A new customer came into the shop and found a few items she wanted to purchase. After selecting a few things, she left to find an ATM because, she said, that she does not like using credit or debit cards. As a reseller of estate and other used items, this is a common practice for many purchases under $100. It is a typical scenario.
After paying for her purchase, she saw that I had given her two very shiny Lincoln cent and one with a beautiful brown color. Except it was not a Lincoln cent. It was an 1859 Indian Head cent that was left over from National Coin Week.
I had included two 1859 Indian Head cents in the draw. This coin was the second that survived National Coin Week. Depending on how you look at the coin, it could grade VG-F making it worth about $15-20.
When she looked at the coin what was different in her hand, she asked what it was. After I explained what it was, she accused me of giving her a counterfeit coin. She insisted it was not real and that I was trying to cheat her.
I walked over to the shelf and grabbed a new copy of the Red Book to show her that it is a real coin and that it has value. But she was not impressed insisting that was scamming her with stuff I did not know. Even after pointing to my name in the list of contributors she would not back down.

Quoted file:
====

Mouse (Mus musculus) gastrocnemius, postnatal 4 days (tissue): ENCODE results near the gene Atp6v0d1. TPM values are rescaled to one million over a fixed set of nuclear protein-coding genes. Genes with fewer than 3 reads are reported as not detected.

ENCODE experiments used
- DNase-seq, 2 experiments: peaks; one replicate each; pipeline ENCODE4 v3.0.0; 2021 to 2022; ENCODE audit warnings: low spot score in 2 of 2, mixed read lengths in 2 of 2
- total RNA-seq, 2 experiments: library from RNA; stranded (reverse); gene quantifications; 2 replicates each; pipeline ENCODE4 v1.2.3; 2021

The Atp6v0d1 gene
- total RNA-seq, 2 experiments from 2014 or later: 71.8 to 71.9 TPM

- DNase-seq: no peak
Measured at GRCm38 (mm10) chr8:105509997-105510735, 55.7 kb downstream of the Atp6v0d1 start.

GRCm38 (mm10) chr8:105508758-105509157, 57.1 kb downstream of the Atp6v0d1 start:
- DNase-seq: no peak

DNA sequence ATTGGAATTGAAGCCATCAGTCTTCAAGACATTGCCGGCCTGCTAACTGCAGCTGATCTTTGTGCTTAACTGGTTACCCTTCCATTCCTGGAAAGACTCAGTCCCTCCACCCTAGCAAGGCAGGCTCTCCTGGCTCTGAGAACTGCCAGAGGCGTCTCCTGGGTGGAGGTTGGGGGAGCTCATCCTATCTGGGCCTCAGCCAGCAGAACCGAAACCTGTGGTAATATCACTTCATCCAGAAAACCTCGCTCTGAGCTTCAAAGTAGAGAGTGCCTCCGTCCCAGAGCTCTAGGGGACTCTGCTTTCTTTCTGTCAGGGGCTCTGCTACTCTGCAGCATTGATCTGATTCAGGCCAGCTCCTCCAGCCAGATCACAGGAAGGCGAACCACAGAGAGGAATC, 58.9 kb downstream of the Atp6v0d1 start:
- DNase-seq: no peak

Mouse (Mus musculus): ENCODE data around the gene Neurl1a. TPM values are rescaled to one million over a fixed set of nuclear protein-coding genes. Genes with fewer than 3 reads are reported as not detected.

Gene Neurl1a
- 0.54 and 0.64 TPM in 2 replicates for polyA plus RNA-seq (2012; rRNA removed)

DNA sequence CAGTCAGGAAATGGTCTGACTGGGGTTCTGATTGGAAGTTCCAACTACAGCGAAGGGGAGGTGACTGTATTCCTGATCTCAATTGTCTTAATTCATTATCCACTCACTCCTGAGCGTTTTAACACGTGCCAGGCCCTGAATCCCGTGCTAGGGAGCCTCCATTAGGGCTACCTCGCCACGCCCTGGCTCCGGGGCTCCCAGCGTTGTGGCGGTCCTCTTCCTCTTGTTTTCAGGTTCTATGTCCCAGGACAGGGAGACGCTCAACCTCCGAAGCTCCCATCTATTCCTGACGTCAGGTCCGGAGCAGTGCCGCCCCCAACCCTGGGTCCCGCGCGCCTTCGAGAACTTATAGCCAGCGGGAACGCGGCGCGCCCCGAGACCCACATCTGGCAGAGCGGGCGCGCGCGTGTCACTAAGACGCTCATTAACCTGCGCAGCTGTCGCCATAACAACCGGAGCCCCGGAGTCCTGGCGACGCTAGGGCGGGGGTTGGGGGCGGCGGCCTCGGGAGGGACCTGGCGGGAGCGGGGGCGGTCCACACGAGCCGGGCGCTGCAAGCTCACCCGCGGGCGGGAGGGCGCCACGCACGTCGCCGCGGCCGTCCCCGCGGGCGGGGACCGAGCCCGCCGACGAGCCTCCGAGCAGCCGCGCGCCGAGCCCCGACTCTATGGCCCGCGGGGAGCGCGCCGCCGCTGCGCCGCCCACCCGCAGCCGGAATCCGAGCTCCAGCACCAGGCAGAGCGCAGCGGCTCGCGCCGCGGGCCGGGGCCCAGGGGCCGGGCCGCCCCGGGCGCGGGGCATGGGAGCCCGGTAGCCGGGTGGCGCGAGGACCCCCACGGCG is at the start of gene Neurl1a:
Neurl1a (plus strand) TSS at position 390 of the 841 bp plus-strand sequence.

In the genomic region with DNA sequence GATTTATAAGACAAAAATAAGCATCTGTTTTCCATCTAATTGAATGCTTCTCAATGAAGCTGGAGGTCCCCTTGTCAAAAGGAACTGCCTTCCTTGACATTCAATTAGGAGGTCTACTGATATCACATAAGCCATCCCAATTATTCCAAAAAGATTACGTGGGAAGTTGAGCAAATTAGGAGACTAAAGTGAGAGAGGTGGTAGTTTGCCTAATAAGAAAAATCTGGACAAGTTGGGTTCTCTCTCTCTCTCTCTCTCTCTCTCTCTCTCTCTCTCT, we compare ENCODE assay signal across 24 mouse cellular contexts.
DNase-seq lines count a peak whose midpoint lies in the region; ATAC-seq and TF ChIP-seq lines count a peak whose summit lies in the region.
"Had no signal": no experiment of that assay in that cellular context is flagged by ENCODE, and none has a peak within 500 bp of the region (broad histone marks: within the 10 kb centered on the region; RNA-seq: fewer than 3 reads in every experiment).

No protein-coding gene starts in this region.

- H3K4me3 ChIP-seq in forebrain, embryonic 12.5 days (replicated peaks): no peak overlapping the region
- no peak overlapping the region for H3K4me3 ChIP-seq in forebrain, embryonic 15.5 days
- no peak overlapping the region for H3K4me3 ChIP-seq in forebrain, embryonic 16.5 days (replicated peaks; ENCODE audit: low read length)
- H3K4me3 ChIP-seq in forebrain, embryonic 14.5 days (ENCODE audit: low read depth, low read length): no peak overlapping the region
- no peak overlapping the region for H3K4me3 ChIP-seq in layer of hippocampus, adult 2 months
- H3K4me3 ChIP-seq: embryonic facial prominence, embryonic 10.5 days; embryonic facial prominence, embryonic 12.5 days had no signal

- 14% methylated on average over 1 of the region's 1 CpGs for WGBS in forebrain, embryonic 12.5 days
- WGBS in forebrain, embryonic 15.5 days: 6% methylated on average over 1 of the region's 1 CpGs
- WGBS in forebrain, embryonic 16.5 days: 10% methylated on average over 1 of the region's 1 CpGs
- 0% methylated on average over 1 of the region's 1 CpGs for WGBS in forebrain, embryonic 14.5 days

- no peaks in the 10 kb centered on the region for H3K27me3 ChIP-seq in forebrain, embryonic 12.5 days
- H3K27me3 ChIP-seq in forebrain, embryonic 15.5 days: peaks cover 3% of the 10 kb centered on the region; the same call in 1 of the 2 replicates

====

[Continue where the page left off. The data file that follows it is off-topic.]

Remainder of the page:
Finally, I agreed to change the coin.
As I put the coin back into the cash register drawer and replaced it with one of the 1957-D cents, she stopped me and said that I told her the coin is worth $15-20 and she wanted $20. I reminded her that she thought the coin was bogus, so why should I pay for a fake coin?
After handing her another coin, she looked at it and noticed the wheat ears reverse. While accusing me of trying to cheat her, she asked why am I giving away “phony money?”
I explained that the coin was a bit more modern even though it is a little older than me. Its value is about $5-6. She looked at the coin and compared it to the coins in her purse, ignoring the fact that I had given her two of them earlier.
“The back is funny. Why is the back funny?” she asked.
While explaining about the design and the changes made to the coin, I search the change draw then my pocket for a more modern coin. She gave the 1957-D back, and I replaced it with a brown Memorial-back cent I found in my pocket.
Happy that she has recognizable money, she walked out threatening to call the police. As I held the door for her, I said that she should contact the U.S. Secret Service because they are responsible for dealing with counterfeiters.